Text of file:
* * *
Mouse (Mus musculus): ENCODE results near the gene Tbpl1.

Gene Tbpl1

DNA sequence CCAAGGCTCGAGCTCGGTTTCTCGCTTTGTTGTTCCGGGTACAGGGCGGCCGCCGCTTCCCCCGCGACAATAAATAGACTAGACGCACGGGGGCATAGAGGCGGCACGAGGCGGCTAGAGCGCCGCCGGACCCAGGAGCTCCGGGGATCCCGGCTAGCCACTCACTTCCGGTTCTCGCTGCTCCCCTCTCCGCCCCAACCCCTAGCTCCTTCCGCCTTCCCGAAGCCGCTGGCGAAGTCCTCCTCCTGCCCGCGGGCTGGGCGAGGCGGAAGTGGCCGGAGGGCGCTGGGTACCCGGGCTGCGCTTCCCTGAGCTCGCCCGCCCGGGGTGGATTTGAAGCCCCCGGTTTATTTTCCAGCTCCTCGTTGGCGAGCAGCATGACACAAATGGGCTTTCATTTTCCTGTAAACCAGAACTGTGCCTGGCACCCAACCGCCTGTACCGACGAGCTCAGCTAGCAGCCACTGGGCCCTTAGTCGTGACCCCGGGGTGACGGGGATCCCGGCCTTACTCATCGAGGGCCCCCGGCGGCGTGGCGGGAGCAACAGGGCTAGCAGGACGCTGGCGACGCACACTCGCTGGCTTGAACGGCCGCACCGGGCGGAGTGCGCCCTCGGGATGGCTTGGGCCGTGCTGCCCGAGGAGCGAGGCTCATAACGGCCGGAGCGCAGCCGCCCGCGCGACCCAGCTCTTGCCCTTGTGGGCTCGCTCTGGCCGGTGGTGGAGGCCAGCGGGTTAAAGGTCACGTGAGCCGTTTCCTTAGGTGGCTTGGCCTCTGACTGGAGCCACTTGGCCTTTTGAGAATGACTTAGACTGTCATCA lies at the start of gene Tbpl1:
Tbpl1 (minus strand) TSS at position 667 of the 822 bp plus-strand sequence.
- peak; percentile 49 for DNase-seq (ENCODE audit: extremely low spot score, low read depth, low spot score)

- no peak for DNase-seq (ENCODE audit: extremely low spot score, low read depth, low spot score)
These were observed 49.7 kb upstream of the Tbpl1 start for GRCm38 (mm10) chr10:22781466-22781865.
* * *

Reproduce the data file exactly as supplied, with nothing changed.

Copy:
Mouse (Mus musculus): ENCODE results near the gene Tbpl1.

Gene Tbpl1

DNA sequence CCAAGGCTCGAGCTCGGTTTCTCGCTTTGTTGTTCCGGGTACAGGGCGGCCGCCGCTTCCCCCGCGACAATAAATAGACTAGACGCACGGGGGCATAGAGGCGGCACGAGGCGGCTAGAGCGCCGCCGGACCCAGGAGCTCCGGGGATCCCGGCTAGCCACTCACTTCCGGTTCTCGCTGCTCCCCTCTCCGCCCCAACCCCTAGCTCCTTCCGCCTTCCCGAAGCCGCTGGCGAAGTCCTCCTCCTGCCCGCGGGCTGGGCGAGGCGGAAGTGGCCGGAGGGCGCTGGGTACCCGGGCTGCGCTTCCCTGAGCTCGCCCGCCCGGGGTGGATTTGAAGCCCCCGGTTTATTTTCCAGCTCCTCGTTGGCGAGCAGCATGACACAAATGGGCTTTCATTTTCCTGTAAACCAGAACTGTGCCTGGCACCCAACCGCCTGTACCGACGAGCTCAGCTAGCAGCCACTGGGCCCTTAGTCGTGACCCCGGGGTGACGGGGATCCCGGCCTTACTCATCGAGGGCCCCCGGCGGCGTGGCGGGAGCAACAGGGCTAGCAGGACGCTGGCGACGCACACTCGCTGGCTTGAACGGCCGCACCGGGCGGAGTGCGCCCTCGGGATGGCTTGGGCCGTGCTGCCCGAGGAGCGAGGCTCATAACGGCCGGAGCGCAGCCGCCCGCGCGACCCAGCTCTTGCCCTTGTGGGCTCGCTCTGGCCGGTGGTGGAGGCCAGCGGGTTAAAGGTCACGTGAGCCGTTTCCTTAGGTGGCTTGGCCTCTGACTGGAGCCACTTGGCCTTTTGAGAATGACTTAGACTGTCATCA lies at the start of gene Tbpl1:
Tbpl1 (minus strand) TSS at position 667 of the 822 bp plus-strand sequence.
- peak; percentile 49 for DNase-seq (ENCODE audit: extremely low spot score, low read depth, low spot score)

- no peak for DNase-seq (ENCODE audit: extremely low spot score, low read depth, low spot score)
These were observed 49.7 kb upstream of the Tbpl1 start for GRCm38 (mm10) chr10:22781466-22781865.